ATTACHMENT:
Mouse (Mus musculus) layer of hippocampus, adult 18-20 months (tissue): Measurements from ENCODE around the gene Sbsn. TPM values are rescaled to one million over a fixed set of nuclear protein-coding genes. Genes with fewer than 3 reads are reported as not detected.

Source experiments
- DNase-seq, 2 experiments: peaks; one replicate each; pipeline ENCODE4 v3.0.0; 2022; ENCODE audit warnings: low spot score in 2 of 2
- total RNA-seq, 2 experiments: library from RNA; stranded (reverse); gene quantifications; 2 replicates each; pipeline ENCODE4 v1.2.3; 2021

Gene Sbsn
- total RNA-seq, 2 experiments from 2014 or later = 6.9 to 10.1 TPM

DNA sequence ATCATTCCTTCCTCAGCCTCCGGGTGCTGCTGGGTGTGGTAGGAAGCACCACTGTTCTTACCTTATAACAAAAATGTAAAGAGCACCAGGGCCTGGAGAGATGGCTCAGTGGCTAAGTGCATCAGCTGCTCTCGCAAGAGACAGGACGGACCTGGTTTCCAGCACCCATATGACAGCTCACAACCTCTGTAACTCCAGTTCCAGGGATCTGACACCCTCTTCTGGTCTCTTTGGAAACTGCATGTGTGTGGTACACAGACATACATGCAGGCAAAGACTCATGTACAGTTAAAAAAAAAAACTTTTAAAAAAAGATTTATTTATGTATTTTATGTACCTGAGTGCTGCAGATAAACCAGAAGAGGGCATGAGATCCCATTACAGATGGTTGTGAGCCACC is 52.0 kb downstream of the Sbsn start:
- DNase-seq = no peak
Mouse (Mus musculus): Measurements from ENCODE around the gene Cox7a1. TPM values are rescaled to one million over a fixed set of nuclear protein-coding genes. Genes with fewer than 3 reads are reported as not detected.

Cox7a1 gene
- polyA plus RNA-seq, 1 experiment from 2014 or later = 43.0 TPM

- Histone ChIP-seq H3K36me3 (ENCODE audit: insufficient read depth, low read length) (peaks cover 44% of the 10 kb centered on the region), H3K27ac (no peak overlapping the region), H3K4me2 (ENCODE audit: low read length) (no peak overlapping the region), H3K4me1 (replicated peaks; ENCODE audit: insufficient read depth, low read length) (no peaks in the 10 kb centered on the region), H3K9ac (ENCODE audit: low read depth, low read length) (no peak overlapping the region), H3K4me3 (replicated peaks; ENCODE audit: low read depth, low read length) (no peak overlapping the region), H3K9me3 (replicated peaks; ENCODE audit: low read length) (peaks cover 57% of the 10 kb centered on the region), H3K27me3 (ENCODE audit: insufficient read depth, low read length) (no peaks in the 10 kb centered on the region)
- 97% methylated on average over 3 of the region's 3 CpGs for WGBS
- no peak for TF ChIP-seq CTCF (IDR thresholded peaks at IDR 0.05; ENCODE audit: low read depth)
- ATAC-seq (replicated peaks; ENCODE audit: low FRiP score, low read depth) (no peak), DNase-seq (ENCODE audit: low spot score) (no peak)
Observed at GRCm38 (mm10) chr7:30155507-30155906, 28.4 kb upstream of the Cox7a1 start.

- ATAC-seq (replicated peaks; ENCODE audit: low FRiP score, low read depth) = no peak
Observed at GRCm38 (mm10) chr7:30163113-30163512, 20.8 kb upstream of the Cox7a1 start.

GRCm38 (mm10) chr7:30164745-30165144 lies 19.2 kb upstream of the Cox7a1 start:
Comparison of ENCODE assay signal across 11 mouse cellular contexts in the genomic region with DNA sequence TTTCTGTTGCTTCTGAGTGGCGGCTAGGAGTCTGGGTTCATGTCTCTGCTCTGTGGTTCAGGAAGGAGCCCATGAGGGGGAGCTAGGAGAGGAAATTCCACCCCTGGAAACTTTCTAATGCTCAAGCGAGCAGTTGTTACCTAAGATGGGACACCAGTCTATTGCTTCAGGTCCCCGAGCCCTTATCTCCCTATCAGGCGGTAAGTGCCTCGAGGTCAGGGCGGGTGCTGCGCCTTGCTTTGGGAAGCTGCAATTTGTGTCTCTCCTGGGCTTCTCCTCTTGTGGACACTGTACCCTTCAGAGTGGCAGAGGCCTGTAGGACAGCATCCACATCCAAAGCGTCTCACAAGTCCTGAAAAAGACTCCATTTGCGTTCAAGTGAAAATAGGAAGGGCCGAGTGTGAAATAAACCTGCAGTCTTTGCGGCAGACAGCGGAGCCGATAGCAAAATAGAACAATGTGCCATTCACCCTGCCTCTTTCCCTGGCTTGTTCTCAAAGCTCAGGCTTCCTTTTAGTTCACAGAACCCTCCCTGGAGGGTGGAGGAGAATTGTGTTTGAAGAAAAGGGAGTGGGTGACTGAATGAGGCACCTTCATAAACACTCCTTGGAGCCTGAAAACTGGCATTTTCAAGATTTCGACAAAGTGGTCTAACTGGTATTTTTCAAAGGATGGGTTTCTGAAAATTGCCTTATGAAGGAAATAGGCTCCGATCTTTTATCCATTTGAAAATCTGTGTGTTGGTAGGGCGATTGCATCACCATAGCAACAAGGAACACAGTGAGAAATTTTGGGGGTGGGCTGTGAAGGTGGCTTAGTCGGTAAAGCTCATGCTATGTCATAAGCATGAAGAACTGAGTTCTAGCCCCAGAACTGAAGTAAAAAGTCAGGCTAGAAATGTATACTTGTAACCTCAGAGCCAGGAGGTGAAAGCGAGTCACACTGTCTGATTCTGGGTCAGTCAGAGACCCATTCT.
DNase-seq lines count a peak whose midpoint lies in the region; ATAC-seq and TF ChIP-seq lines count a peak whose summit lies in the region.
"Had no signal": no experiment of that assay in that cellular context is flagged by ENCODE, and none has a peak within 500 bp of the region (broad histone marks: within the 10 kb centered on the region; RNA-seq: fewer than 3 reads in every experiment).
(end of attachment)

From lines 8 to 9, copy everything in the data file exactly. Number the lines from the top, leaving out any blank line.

- DNase-seq = no peak
Mouse (Mus musculus): Measurements from ENCODE around the gene Cox7a1. TPM values are rescaled to one million over a fixed set of nuclear protein-coding genes. Genes with fewer than 3 reads are reported as not detected.